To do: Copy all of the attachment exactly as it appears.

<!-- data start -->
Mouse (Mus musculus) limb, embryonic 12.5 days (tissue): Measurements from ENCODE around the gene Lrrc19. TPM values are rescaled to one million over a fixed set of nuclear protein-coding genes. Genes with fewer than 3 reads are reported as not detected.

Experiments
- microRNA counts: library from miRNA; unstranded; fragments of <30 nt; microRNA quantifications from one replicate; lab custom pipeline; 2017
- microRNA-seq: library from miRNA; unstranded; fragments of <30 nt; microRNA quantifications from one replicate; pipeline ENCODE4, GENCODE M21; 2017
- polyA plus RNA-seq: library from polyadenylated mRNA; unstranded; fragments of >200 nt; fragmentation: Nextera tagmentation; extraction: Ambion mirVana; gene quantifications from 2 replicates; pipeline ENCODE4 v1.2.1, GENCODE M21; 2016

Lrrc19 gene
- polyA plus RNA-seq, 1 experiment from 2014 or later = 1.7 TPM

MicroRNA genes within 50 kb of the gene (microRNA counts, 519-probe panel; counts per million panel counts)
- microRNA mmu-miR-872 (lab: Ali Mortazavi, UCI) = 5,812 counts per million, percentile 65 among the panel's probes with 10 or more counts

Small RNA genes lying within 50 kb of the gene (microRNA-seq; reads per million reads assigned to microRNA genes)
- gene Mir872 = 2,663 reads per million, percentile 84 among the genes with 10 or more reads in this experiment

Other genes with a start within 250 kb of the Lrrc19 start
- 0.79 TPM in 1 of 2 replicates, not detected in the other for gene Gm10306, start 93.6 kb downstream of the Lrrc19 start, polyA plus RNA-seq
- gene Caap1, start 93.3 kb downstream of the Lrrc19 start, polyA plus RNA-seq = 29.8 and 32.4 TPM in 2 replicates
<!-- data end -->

Mouse (Mus musculus) limb, embryonic 12.5 days (tissue): Measurements from ENCODE around the gene Lrrc19. TPM values are rescaled to one million over a fixed set of nuclear protein-coding genes. Genes with fewer than 3 reads are reported as not detected.

Experiments
- microRNA counts: library from miRNA; unstranded; fragments of <30 nt; microRNA quantifications from one replicate; lab custom pipeline; 2017
- microRNA-seq: library from miRNA; unstranded; fragments of <30 nt; microRNA quantifications from one replicate; pipeline ENCODE4, GENCODE M21; 2017
- polyA plus RNA-seq: library from polyadenylated mRNA; unstranded; fragments of >200 nt; fragmentation: Nextera tagmentation; extraction: Ambion mirVana; gene quantifications from 2 replicates; pipeline ENCODE4 v1.2.1, GENCODE M21; 2016

Lrrc19 gene
- polyA plus RNA-seq, 1 experiment from 2014 or later = 1.7 TPM

MicroRNA genes within 50 kb of the gene (microRNA counts, 519-probe panel; counts per million panel counts)
- microRNA mmu-miR-872 (lab: Ali Mortazavi, UCI) = 5,812 counts per million, percentile 65 among the panel's probes with 10 or more counts

Small RNA genes lying within 50 kb of the gene (microRNA-seq; reads per million reads assigned to microRNA genes)
- gene Mir872 = 2,663 reads per million, percentile 84 among the genes with 10 or more reads in this experiment

Other genes with a start within 250 kb of the Lrrc19 start
- 0.79 TPM in 1 of 2 replicates, not detected in the other for gene Gm10306, start 93.6 kb downstream of the Lrrc19 start, polyA plus RNA-seq
- gene Caap1, start 93.3 kb downstream of the Lrrc19 start, polyA plus RNA-seq = 29.8 and 32.4 TPM in 2 replicates